For foodies, don’t miss the Tasmanian Seafood Seduction trip. This day-long tour towards the coast of southern Bruny Island gives you the chance to harvest oyster and feast on barbecued crayfish and abalone caught by your guide.

Australian Capital Territory

Home to the country’s capital of Canberra, explore the world’s largest collection of Aboriginal and Torres Strait Islander artworks at the National Gallery of Australia, learn about the war experiences that helped shape the nation at the Australian War Memorial and gain a deeper understanding of the country’s social and political history at the Museum of Australian Democracy.

Canberra also has a flourishing foodie scene, where you can enjoy everything from fine dining and tapas to cheap eats and casual fare.

The cool climate and differing soil types make the Australian Capital Territory an ideal spot for winemaking. Home to 140 vineyards, a visit to one of the wineries is the perfect way to spend an afternoon.

You can also gain a different perspective of the surrounding area by taking a hot air balloon ride over the city of Canberra at dawn. Thanks to its open spaces and beautiful parkland areas, floating over Canberra is one of the world’s few city ballooning experiences and can be enjoyed year-round.

Northern Territory

Home to the Red Centre, with its extraordinary landscape of desert plains, weathered mountain ranges, rocky gorges and some of the most sacred sites in Aboriginal culture, no trip to Australia would be complete without visiting the fascinating Northern Territory.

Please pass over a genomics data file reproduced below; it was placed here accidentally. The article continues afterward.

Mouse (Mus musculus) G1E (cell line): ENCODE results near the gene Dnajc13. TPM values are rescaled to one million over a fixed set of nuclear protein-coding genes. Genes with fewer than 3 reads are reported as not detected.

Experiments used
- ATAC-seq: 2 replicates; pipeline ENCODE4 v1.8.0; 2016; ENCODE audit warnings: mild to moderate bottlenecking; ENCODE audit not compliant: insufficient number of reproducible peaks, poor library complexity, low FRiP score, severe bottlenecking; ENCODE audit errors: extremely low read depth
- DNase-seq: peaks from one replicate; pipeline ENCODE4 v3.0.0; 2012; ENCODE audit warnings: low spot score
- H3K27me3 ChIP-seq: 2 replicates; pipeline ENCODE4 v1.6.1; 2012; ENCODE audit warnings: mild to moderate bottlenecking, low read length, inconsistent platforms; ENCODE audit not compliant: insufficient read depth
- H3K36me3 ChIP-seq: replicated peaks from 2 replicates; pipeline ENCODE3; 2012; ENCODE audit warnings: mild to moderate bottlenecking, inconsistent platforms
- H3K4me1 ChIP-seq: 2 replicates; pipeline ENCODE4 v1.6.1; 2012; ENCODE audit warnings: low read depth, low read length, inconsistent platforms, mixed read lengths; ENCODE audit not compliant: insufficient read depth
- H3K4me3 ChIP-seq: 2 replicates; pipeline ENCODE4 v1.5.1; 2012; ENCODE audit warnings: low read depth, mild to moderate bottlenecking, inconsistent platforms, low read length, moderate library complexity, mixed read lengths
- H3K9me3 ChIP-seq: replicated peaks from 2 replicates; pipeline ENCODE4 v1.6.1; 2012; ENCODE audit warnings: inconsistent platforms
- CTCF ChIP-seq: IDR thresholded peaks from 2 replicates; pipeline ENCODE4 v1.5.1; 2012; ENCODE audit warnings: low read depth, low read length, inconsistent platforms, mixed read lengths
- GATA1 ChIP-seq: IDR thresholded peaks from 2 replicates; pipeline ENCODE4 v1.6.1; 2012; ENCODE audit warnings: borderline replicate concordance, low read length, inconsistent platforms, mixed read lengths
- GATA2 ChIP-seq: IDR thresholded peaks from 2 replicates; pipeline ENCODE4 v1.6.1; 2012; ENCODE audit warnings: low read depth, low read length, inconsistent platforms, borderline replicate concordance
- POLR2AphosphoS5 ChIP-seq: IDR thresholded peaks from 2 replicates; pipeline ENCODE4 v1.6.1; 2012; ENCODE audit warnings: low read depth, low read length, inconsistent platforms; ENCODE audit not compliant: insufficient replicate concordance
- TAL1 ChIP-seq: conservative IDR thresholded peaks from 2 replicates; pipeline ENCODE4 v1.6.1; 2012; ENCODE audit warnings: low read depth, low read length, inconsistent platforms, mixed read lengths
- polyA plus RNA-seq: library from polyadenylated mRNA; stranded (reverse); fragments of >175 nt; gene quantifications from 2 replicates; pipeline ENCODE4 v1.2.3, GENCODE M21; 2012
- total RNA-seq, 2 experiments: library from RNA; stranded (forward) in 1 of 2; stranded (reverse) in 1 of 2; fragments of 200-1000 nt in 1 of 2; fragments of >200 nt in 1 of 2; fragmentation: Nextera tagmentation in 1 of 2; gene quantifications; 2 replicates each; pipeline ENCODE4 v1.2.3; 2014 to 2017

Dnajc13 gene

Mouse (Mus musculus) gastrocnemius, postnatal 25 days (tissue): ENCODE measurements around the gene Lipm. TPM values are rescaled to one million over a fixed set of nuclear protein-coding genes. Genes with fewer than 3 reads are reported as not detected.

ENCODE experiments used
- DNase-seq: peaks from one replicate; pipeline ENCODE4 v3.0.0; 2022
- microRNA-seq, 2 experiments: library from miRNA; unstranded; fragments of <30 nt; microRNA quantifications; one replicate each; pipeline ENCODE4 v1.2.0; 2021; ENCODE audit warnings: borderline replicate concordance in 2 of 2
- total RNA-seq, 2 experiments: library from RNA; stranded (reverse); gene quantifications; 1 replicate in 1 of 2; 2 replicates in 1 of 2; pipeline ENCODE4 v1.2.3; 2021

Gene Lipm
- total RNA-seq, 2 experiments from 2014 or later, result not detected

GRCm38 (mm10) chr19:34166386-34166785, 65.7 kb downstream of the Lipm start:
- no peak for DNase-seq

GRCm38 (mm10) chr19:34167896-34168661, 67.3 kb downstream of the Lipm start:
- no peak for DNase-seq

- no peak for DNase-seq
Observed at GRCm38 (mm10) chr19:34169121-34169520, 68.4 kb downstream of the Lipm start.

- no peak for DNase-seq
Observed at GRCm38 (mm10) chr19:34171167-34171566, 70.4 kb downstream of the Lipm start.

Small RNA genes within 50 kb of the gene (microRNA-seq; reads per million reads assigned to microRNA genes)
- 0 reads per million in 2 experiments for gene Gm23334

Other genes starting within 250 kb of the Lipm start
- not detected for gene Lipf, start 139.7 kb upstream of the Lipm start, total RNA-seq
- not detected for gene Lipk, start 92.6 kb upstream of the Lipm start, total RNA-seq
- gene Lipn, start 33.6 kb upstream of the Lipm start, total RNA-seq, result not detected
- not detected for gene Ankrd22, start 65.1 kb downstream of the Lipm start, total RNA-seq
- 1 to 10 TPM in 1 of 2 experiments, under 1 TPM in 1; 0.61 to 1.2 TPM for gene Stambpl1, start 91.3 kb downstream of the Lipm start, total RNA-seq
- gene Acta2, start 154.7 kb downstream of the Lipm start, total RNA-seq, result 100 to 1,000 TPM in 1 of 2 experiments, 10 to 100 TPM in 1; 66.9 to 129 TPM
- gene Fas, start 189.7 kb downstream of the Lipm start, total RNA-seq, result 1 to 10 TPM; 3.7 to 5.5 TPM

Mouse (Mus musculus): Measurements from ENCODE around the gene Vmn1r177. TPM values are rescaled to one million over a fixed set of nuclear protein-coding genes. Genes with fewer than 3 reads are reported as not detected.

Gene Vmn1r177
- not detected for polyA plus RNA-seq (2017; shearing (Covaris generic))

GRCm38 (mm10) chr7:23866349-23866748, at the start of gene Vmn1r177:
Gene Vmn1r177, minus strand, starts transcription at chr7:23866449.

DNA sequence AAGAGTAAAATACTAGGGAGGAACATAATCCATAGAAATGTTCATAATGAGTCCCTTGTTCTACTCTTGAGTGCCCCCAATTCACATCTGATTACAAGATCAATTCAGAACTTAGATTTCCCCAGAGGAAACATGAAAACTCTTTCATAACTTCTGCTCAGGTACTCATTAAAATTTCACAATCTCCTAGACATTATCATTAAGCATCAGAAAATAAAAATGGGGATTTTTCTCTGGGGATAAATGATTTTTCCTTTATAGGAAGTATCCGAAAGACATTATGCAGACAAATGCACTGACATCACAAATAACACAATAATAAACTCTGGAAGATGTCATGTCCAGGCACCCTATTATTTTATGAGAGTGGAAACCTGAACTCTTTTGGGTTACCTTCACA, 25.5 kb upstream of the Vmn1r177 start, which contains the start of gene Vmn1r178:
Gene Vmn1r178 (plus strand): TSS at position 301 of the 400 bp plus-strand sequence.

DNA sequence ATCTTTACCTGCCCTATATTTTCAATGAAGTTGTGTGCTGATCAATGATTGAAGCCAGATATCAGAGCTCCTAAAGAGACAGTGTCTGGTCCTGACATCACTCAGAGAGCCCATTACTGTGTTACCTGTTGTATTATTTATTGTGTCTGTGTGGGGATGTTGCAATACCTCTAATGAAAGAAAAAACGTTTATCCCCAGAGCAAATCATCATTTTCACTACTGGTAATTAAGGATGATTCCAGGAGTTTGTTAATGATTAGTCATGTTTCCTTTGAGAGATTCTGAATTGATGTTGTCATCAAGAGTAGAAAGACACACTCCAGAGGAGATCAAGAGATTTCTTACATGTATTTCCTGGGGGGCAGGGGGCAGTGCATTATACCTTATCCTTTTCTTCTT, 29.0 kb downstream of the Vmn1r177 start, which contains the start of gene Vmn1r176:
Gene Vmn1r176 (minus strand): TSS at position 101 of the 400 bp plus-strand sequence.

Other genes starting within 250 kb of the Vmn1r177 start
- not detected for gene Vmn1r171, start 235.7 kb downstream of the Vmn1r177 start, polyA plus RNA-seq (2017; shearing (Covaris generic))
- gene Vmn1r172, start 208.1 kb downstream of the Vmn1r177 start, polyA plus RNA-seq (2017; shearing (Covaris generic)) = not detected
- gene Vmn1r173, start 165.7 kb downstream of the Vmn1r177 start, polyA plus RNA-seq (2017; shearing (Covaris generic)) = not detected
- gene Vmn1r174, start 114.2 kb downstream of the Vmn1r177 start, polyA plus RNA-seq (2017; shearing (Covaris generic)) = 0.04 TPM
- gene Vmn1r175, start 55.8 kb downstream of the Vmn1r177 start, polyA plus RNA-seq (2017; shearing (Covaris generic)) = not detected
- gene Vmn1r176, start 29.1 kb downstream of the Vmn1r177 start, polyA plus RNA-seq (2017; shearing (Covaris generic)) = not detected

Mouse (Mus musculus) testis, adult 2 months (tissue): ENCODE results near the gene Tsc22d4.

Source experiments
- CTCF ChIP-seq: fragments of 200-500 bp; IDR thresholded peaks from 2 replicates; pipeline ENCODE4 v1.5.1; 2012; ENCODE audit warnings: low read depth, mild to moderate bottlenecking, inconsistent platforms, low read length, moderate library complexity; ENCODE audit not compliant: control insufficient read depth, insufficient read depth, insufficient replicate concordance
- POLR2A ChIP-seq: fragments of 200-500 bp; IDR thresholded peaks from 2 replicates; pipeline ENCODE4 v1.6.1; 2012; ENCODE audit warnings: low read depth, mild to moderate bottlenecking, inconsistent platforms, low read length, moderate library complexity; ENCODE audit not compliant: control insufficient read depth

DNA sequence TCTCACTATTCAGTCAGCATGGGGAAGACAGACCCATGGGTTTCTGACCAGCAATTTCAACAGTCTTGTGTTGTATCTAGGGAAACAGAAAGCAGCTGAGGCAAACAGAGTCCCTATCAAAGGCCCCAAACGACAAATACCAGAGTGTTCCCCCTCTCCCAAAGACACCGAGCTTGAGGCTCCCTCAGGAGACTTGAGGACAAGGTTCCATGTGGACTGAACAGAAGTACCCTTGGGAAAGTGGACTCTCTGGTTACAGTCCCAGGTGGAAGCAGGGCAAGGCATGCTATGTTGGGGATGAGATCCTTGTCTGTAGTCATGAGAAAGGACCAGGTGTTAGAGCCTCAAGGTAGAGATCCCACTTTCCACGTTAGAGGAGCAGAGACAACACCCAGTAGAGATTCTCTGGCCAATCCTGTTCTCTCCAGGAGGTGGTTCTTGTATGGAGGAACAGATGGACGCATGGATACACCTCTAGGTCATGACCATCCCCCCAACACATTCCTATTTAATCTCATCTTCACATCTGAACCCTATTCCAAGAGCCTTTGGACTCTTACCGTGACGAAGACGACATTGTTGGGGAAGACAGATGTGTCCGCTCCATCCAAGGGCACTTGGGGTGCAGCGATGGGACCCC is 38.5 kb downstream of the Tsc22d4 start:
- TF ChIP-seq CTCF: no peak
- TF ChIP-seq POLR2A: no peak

The most famous landmark here is undoubtedly Uluru, a giant sandstone monolith and a sacred place for the Aboriginal people. Walk around the base and learn about the history of the Red Centre with an Aboriginal guide, take a helicopter ride over Uluru-Kata Tjuta National Park or see it from the back of a camel on an early morning safari. For a truly unforgettable travel experience, enjoy fine dining on an Uluru Sunset Tour and watch the rock change colours as the day draws to a close.

For the more adventurous, head to Litchfield National Park, which has great hiking opportunities and clusters of weathered sandstone pillars at the Lost City. It’s also a great place for a refreshing dip with several stunning waterfalls and the popular Buley Rockhole, a series of cascading swimming pools with stunning crystal-clear waters.

In the hip coastal capital of Darwin, check out the lively Mindil Beach Sunset Market, which runs on Thursday and Saturday evenings from April through to November. The markets feature street performers, rides for children, live music, craft stalls and an eclectic range of Asian and Australian food.

A year-round destination

There really isn't a bad time to visit Australia as the temperatures even in winter are mild. However, in the summer (December to March), you can expect Southern Australia to hit temperatures in the high 30's. Spring (September to November) and Autumn (March to May) are generally considered pleasant, and for Northern Australia, the best time to visit is April through to September when it is at its driest.

If you’re ready to discover awe-inspiring Australia for yourself, contact your Travel Counsellor and take advantage of exclusive benefits including full financial protection and a 24-hour duty office ready to support you before, during and even after your trip.